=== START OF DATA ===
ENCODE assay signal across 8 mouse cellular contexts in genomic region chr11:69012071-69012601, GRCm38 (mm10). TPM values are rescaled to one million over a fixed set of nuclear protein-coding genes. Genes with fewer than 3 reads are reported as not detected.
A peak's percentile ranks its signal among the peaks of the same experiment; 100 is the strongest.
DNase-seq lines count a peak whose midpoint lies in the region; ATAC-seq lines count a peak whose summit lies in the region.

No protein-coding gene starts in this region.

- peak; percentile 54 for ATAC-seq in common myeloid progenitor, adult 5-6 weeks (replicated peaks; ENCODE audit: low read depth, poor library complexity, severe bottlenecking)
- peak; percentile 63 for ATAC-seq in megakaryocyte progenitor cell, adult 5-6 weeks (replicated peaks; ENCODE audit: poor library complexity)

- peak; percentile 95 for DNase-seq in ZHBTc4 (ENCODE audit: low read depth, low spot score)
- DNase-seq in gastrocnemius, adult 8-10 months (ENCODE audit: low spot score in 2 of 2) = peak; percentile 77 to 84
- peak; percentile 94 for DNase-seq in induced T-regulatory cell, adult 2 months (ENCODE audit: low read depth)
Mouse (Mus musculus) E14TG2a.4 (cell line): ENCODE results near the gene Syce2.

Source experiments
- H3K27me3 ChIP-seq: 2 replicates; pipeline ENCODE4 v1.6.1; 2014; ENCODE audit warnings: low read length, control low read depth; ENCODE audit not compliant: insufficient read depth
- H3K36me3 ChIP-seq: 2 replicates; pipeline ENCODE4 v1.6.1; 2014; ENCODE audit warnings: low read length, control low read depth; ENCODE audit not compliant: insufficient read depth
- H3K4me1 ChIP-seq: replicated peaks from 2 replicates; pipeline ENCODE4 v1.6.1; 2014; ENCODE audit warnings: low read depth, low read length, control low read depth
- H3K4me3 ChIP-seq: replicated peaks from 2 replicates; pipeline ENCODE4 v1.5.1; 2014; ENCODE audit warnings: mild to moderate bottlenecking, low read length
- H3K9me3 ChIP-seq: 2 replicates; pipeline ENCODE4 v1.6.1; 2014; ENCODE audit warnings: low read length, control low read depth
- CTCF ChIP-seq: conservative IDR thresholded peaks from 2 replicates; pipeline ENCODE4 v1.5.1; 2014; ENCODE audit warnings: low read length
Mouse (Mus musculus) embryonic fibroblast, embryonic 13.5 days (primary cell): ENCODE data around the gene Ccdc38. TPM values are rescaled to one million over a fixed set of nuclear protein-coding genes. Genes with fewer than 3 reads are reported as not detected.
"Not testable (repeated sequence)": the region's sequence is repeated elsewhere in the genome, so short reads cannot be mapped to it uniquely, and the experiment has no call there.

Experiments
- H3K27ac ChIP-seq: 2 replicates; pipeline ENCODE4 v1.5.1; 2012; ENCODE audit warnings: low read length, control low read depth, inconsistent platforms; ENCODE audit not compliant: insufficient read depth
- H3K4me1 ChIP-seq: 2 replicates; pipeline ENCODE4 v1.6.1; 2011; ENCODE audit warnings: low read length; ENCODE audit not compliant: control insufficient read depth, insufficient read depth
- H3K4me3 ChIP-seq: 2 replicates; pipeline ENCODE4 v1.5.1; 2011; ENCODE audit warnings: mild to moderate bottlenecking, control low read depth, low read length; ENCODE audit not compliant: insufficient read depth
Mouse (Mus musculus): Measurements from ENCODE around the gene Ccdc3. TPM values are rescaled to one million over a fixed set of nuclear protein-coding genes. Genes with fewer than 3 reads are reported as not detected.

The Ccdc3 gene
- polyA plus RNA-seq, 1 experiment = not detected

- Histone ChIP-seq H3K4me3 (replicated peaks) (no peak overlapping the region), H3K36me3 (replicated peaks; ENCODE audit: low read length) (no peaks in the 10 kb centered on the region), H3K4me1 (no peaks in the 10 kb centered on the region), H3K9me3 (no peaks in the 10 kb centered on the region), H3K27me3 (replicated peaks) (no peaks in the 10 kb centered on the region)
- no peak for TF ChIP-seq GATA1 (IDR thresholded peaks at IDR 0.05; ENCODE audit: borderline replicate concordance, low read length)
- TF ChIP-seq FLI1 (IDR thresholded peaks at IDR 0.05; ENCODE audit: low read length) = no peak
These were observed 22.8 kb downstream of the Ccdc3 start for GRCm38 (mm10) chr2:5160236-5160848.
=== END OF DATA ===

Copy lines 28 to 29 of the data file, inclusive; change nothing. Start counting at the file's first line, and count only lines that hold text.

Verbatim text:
- no peak for TF ChIP-seq GATA1 (IDR thresholded peaks at IDR 0.05; ENCODE audit: borderline replicate concordance, low read length)
- TF ChIP-seq FLI1 (IDR thresholded peaks at IDR 0.05; ENCODE audit: low read length) = no peak